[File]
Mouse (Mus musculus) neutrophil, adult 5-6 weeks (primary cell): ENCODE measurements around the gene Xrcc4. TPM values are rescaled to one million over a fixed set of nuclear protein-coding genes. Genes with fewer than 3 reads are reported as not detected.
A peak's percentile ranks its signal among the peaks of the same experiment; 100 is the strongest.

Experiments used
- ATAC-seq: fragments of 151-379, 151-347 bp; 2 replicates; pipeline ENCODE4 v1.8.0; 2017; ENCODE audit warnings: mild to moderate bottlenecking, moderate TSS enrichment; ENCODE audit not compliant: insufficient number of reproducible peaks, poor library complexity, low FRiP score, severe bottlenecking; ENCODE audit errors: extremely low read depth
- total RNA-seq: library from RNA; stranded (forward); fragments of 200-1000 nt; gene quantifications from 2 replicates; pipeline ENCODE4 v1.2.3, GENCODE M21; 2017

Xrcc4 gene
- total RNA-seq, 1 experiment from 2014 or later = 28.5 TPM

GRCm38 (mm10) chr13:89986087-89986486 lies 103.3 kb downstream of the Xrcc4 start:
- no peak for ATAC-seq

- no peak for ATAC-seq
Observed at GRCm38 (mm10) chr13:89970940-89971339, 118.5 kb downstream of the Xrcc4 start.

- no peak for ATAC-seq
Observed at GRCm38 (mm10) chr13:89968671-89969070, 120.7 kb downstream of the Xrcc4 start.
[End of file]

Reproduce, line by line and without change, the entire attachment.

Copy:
Mouse (Mus musculus) neutrophil, adult 5-6 weeks (primary cell): ENCODE measurements around the gene Xrcc4. TPM values are rescaled to one million over a fixed set of nuclear protein-coding genes. Genes with fewer than 3 reads are reported as not detected.
A peak's percentile ranks its signal among the peaks of the same experiment; 100 is the strongest.

Experiments used
- ATAC-seq: fragments of 151-379, 151-347 bp; 2 replicates; pipeline ENCODE4 v1.8.0; 2017; ENCODE audit warnings: mild to moderate bottlenecking, moderate TSS enrichment; ENCODE audit not compliant: insufficient number of reproducible peaks, poor library complexity, low FRiP score, severe bottlenecking; ENCODE audit errors: extremely low read depth
- total RNA-seq: library from RNA; stranded (forward); fragments of 200-1000 nt; gene quantifications from 2 replicates; pipeline ENCODE4 v1.2.3, GENCODE M21; 2017

Xrcc4 gene
- total RNA-seq, 1 experiment from 2014 or later = 28.5 TPM

GRCm38 (mm10) chr13:89986087-89986486 lies 103.3 kb downstream of the Xrcc4 start:
- no peak for ATAC-seq

- no peak for ATAC-seq
Observed at GRCm38 (mm10) chr13:89970940-89971339, 118.5 kb downstream of the Xrcc4 start.

- no peak for ATAC-seq
Observed at GRCm38 (mm10) chr13:89968671-89969070, 120.7 kb downstream of the Xrcc4 start.